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WCTA Research Project Report 1999
Effectiveness of Azoxystrobin
against Downy Mildew on Turf

Dave Sandulo², Ernie Whitelaw², Leslie MacDonald¹, and Elizabeth Hudgins¹

Vigour or colour of downy mildew infected turfgrass (Poa annua) did not improve significantly with 2 spring applications of azoxystrobin at 3 application rates. Although the fungicide may influence the disease cycle, no visible improvement of the turf was produced within 3 weeks from its first application during the spring of 1999. The product did not have a negative impact on the growth of the turf and also did not make downy mildew more severe during the trial period at the rates tested.

Since 1997, turf managers have been observing general yellowing of bentgrass and Poa annua during the spring. The cause of the problem appears to be downy mildew caused by a Sclerophthora sp. (tentative identification), which is closely related to Pythium. Downy mildew was identified in yellow patches 2-10 cm in diameter on a practice green at Mt. Brenton Golf Course. This site was used for the research trial.

At the time of the study, no fungicides were registered to control downy mildew on turfgrass. The fungicide azoxystrobin, which is marketed in the USA as Heritage, will be registered in Canada soon. Since azoxystrobin is labeled for Pythium diseases on turf and downy mildew of grape in the USA, it may have efficacy against downy mildew of turf. This study was developed to determine the value of azoxystrobin for the control of downy mildew and to assess the crop tolerance to the fungicide.

Three rates of ICIA5504 50 WG (azoxystrobin) were used as separate treatments and an untreated control was included as a check (Table 1). Application dates were April 16, 1999 and again April 28, 1999. Each treatment and control was replicated four times. Plot size was 150 ft2 and spray volume was 400L/ha. Plots were sprayed when the grass was dry and plots were not mowed for 2 days after spraying.

Grass colour and vigour were assessed by randomly placing 4 open 1 ft2 grids in the centre of each plot. Colour was rated from 1-5 with 5 = healthy, 4 = slightly yellow, 3 = yellow-green, 2 = yellowish, 1 = orange-brown. Vigour was rated from 1 to 5 with 5 = dense and 1 = no plants present. Ratings of 2,3 and 4 will be gradations from poor to healthy. Four readings (one in each grid) were taken in each treatment plot to produce an average rating for each plot. ANOVA (analysis of variance) analyses were performed between treatments and across time to determine if there were any differences between treatments or over time for individual treatments.

Table 1. Treatments used in study

Number Treatment Rate of product g/100 m² Rate of product/13.5 mm² (amount per plot)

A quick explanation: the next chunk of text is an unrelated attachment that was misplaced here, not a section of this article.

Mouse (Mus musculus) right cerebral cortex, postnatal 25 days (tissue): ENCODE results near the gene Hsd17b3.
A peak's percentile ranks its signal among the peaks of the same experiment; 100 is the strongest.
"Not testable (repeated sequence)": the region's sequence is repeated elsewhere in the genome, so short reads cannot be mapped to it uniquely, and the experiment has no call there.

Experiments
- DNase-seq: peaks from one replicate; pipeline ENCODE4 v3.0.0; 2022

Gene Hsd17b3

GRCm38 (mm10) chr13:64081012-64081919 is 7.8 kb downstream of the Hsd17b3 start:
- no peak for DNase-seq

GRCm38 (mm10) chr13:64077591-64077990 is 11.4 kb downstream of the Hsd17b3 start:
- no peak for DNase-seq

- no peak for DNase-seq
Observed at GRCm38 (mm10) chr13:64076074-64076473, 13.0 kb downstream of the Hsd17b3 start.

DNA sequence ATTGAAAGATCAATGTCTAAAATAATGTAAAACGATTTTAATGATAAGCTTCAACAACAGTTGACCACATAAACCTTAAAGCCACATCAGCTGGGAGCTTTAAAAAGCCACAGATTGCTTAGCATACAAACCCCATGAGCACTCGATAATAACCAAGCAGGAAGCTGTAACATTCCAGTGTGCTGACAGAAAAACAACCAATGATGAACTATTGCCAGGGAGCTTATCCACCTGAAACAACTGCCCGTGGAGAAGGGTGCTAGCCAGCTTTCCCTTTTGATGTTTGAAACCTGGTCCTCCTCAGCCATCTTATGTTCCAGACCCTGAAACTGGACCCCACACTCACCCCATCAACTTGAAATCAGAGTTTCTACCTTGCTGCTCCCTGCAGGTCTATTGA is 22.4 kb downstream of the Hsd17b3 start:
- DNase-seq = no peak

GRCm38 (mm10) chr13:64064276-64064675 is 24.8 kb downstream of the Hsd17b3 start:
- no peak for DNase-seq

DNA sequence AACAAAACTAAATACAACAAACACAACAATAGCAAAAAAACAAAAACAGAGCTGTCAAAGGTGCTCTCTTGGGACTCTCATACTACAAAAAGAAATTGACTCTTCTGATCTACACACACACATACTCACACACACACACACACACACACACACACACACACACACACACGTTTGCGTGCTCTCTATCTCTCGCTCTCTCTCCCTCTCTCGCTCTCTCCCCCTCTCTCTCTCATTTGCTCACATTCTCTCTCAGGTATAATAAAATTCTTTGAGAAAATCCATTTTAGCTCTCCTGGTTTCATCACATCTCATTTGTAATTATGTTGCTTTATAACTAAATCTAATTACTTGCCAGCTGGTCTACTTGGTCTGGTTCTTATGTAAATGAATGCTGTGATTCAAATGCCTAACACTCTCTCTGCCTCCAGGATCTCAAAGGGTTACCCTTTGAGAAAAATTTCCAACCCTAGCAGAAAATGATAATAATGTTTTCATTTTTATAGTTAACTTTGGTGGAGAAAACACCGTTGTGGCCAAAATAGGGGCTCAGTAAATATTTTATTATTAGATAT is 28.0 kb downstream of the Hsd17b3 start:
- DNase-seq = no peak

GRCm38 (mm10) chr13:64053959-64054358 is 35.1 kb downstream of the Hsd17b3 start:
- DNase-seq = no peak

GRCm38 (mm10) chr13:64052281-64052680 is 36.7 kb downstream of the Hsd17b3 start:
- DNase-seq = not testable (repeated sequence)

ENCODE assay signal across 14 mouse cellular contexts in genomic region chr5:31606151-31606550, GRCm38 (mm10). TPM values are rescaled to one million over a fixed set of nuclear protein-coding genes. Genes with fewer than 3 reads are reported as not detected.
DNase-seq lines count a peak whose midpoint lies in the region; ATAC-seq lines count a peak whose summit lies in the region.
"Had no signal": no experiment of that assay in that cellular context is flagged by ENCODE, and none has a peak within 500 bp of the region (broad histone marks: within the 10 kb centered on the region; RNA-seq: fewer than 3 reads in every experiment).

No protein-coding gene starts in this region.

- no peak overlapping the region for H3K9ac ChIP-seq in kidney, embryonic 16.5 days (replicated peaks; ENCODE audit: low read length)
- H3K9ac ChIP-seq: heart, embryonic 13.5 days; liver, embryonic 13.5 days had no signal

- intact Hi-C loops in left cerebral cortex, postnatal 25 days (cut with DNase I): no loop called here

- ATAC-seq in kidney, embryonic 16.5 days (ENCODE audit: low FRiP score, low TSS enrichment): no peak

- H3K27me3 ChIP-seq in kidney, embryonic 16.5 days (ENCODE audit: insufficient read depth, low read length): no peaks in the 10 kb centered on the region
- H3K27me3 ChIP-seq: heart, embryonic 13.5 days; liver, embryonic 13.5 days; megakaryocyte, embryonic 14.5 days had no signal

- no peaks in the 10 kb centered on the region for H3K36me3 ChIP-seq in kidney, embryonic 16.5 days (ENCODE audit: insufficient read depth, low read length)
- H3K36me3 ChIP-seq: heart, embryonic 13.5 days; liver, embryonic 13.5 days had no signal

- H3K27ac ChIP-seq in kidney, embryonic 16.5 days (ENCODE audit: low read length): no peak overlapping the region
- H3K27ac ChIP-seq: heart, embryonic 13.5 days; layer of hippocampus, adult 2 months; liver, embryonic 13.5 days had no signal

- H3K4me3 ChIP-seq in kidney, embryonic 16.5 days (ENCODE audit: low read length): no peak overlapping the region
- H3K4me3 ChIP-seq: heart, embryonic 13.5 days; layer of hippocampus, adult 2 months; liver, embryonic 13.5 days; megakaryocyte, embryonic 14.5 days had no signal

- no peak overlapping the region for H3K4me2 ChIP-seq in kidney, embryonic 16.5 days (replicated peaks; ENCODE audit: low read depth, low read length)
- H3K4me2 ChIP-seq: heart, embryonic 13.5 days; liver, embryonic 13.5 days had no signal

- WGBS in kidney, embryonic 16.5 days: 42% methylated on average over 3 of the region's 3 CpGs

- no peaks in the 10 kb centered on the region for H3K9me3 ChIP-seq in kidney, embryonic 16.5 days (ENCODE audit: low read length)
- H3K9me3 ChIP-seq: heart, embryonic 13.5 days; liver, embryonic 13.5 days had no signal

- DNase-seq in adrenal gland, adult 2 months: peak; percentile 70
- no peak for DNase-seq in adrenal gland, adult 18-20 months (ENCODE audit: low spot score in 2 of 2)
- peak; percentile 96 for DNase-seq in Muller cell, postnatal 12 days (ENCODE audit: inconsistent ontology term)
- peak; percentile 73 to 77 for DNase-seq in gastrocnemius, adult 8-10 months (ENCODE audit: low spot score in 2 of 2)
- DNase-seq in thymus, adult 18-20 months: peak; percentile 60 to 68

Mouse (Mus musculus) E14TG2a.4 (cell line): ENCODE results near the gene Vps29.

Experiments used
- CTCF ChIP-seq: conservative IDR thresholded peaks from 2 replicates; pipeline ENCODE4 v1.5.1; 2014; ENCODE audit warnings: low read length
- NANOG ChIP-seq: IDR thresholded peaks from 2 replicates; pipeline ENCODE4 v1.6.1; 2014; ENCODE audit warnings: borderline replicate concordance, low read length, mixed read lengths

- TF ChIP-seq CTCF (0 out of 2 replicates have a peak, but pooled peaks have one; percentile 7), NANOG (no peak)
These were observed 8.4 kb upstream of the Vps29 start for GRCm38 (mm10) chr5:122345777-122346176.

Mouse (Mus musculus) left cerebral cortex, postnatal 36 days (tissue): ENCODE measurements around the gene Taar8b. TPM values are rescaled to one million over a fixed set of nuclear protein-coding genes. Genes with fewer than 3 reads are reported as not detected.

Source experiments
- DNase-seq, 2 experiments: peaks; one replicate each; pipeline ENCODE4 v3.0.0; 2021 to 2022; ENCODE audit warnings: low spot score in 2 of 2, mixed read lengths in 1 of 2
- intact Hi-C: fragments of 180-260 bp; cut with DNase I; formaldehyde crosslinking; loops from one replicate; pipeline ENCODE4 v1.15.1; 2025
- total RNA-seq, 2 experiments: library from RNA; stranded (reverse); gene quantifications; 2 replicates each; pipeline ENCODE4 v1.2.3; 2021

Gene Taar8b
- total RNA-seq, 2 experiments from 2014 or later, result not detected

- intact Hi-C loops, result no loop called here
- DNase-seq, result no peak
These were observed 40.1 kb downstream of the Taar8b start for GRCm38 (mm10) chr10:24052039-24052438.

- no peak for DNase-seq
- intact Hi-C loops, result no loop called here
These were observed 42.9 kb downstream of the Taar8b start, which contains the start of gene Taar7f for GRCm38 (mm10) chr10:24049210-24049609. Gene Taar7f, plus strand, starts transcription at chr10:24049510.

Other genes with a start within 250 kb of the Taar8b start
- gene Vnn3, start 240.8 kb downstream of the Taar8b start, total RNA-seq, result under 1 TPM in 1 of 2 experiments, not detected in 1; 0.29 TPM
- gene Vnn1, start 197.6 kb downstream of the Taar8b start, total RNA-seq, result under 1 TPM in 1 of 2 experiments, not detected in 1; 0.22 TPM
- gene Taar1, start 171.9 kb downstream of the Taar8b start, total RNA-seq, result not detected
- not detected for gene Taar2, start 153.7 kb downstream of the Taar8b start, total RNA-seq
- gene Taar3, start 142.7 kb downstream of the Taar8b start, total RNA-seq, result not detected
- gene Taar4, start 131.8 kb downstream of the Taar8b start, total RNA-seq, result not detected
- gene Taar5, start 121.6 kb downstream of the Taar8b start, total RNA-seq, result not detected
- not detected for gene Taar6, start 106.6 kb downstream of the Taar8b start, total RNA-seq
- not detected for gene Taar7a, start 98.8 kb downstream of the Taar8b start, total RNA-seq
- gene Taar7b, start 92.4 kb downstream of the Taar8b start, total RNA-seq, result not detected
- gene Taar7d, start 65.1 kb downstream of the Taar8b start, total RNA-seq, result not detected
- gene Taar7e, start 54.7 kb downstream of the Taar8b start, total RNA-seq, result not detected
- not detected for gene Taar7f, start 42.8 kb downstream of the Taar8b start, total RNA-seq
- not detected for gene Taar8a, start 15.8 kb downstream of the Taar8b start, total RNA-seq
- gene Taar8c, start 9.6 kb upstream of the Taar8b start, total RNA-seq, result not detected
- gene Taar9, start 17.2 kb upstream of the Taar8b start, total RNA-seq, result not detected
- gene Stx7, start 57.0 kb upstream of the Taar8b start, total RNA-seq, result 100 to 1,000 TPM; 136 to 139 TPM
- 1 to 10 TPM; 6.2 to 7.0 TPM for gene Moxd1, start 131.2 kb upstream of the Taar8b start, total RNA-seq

1 untreated check - 0
2 ICIA5504 50 WG 6 g 810 mg
3 ICIA5504 50 WG 12 g 1.62 mg
4 ICIA5504 50 WG 18 g 2.43 mg

Differences in the average ratings (Tables 2 and 3) were not statistically significant. ANOVA analyses show that there is no difference in the colour or vigour of the turfgrass regardless of the application rate. It is likely that the slight differences seen in the averages are not statistically different because of the amount of variability between replications. The ANOVA analyses also show that the fungicide did not significantly damage turfgrass at the rates used in the study and it did not make the disease worse.

Table 2 - Average colour of turfgrass (rating 1-5 with 5=healthy)

ICIA5504 Treatment (g/100m²) April 16 April 28 May 6
1 3.9 3.8 4.0
2 4.0 4.1 4.2
3 3.9 4.1 4.3
4 3.6 3.7 3.8

Table 3 - Average vigour of turfgrass (rating 1-5 with 5=most dense growth)

ICIA5504 Treatment (g/100m2) April 16 April 28 May 6
0 4.6 4.6 4.6
6 4.4 4.6 4.8
12 4.4 4.4 4.7
18 4.2 4.3 4.6

Conclusions and Observations:
Azoxystrobin did not help turf infected with downy mildew to have better colour or grow more vigorously when applied in the spring. It may be that azoxystrobin inhibits the growth of Sclerophthora sp. and may help to reduce the future level of disease, however its impact in this regard cannot be determined from this study. Cultural controls recommended for downy mildew such as avoiding nitrogen deficiencies and reducing moisture and humidity in the plant canopy continue to be the recommended practices. Based on this limited study, greens appear to have good tolerance for azoxystrobin and the chemical did not make the symptoms worse. An observation was that the treated green seemed to be less disease-prone throughout the summer and into the fall. No Fusarium patch was observed on this green.

· Western Canada Turfgrass Association (financial support)
· Mt. Brenton Golf Course
· Zeneca (Bill Moons)
· BC Ministry of Agriculture and Food

1 BC Ministry of Agriculture and Food
2 Mt. Brenton Golf Course

Turf Line News December 1999/January 2000

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